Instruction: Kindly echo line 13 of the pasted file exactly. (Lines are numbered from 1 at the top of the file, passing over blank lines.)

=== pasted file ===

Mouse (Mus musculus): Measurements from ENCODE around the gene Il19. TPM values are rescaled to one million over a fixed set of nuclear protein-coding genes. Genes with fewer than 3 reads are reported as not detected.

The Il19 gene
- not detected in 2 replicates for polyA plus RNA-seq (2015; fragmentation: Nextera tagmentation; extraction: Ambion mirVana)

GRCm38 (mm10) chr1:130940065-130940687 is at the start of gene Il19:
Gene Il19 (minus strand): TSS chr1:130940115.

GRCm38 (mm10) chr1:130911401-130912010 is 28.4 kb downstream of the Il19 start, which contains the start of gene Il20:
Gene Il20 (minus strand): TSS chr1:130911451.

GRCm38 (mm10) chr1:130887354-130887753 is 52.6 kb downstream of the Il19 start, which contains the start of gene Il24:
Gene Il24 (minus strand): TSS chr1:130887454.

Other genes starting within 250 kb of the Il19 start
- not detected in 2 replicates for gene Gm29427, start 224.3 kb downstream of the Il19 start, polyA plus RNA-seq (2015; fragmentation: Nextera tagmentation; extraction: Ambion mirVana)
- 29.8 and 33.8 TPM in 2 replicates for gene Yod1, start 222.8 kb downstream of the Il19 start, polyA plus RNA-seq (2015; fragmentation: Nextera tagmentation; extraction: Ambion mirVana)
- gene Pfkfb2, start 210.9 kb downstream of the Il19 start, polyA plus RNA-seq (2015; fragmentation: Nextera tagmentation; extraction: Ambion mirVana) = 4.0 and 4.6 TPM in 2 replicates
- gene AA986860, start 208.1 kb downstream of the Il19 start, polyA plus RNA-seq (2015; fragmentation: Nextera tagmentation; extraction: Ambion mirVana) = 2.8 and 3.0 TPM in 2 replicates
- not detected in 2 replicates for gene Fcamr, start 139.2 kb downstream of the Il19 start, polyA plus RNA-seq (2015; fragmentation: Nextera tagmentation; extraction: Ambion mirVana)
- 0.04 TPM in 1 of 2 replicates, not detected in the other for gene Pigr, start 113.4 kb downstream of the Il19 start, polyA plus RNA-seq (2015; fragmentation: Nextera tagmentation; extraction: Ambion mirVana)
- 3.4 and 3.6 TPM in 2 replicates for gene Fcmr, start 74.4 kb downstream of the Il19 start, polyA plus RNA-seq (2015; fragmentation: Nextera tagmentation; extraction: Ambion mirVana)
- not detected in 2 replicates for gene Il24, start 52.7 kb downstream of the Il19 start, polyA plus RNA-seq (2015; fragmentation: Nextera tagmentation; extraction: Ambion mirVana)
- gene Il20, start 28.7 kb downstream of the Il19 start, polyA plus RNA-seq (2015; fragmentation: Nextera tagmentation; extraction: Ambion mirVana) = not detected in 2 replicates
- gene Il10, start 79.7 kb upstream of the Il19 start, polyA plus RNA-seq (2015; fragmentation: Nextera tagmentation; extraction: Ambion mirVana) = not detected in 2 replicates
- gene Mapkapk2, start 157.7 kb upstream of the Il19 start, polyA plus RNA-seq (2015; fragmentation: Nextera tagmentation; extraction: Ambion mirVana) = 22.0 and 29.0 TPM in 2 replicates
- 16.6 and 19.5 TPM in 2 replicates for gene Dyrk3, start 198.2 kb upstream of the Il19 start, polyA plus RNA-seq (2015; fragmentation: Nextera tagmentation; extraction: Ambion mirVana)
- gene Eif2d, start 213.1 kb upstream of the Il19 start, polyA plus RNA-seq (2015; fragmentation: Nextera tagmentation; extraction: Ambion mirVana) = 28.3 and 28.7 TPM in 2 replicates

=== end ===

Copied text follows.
- gene Pfkfb2, start 210.9 kb downstream of the Il19 start, polyA plus RNA-seq (2015; fragmentation: Nextera tagmentation; extraction: Ambion mirVana) = 4.0 and 4.6 TPM in 2 replicates